agency would be called in—Child Protective Services or the Humane Society.

I tried an exercise in one of my Body Positive groups recently, in which I had everyone think about the “I” voice and then the “Body” voice. Then I had volunteers choose someone in the group to play their “I” and someone else to play their “Body.” The “directors” coached the actors in their typical feelings and statements and then set them loose to have a conversation. The resulting role-playing was fascinating and intensely moving.

One woman shyly directed her “I” actor to try and “bargain” with her body to not embarrass her when visiting her family: “Don’t get in a swimsuit, don’t show cellulite. Don’t jiggle. Your ankles are too thick to wear sandals.” She coached her “Body” actor to give feedback about feeling hopeless, unfairly maligned, and unprotected from the snide comments of her family members: “I’m trying to be here for you. I keep your energy up, I allow you to work really long hours. I just can’t be a thin body for you. That’s not who I am.”

The actors warmed to their roles and talked about what it felt like to be in this relationship. “I’m so scared you are going to embarrass me! Why can’t you be more acceptable?” “You’re scared? I’m terrified of you! I’m just trying to do my job. I feel terrible that I can’t please you.” The director was amazed at how well her peers captured feelings of which she had been only dimly aware. She was able to see how she would address the conflict if she were witnessing it between two people.

Me and my shadow

There is no reason why women cannot feel toward their bodies the way they would toward a noble steed, a beloved home, or even the precious earth itself. If we let ourselves be aware of the real gift of these bodies, it is almost overwhelming. Whatever happens before we are born and after we die, the fact remains that our bodies are the reason we can be on the planet.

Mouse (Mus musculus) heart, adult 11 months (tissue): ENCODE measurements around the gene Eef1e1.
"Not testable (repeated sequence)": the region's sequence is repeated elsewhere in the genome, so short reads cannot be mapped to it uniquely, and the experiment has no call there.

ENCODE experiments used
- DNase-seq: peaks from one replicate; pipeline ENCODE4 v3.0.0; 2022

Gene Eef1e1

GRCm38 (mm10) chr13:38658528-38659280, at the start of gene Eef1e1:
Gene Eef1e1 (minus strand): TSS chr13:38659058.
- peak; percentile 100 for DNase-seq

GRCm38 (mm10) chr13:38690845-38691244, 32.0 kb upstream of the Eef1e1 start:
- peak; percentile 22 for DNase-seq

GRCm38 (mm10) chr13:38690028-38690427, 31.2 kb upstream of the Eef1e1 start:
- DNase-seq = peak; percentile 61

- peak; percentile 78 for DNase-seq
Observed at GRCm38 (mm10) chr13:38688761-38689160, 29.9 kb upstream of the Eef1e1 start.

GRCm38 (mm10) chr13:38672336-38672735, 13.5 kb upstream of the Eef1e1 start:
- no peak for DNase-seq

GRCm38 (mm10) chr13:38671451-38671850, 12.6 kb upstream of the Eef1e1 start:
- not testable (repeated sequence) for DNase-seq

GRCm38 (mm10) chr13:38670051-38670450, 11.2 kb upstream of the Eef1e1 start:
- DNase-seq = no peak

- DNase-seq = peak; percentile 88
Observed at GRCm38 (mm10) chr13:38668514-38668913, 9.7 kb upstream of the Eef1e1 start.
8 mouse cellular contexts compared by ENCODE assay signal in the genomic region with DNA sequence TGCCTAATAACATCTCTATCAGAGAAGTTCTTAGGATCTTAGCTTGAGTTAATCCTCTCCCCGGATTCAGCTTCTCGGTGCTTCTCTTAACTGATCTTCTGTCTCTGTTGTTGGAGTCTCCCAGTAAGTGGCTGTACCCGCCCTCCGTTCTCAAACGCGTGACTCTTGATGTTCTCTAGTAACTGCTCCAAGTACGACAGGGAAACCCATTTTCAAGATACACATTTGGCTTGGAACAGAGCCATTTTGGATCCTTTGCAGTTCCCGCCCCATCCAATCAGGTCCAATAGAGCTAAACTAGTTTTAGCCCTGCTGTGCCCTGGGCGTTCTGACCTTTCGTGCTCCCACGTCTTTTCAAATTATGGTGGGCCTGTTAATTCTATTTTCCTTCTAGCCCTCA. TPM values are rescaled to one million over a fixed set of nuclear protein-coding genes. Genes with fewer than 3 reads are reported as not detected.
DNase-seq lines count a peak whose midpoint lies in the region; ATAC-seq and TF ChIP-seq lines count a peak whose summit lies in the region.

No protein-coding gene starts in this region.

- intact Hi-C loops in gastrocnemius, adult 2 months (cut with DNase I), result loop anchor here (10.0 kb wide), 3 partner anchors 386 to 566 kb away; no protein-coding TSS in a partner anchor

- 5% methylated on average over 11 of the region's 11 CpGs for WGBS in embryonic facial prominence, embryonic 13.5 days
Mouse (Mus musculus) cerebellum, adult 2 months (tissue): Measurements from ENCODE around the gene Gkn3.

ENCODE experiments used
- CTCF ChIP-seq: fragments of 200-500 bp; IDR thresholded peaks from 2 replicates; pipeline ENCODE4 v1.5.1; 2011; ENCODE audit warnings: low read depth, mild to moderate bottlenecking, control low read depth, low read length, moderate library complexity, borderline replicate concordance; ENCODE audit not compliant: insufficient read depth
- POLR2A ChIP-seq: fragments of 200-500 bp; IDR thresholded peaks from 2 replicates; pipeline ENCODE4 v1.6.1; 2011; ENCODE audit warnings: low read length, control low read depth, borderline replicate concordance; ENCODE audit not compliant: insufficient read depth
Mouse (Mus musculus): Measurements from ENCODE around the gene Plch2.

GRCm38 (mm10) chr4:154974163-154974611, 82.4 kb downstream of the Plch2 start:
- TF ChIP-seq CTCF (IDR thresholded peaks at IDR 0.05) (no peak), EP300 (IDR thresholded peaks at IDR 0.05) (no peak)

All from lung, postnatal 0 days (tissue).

When a woman begins to appreciate her human home, she also experiences being on the receiving end of this grace because the part of her that identifies with her body reaps the benefit of being cared for more lovingly. No longer a latchkey kid, an abused mule, a disparaged Cinderella, the body self can relax and blossom. Parenting ourselves makes the universe feel like a different place because a great deal of our experience comes from our own thoughts and actions. While we are working hard at changing the culture, we also can live with more intentionality and commitment to the most intimate of relationships—our own inner worlds.

Gratitude for this Body: A Meditation

What has your body done for you lately?

So much of the time we are either taking our bodies for granted or actively disparaging them. And yet they keep serving us, day after day. Take a few moments to think about how your body has been loyally functioning on your behalf.

A note on meditation: There is no “right” way to reflect. You might want to simply read through the following, or you might want to print off this page and have someone read it to you, or you can make a tape of yourself reading the words. You can do a relaxation first, or not. You might want to have a journal ready to write down what you feel as you finish the meditation.

If you feel like you need to stop at any time, please do so. You may experience powerful feelings from doing meditation, or no feelings, or anything in between. If you have painful emotions emerge, please treat yourself gently. Doing an exercise that puts you in touch with your body may put you in touch with emotions you have “lived above the chin” to avoid. Treat yourself with compassion. You might like some comforting – a hug or a soothing bath or a talk with a trusted friend. Consider writing down what you are feeling.

You can do this meditation more than once; in fact, it can be a regular practice to help you build up an appreciation for your body.

* * * *

If you would like to do the relaxation first: Close your eyes and let your awareness settle gradually on your breath, traveling in . . and out. You do not need to try to breathe, your breath just breathes itself effortlessly. Allow yourself to feel the support of the cushions beneath you and behind you, the floor beneath your feet. Notice any sensations in your body: places where you may feel an itch, or an ache, chill or warmth, or an emptiness, or a fullness . . . or even places that seem to have disappeared and feel numb. Just sit with this awareness of you body for a moment.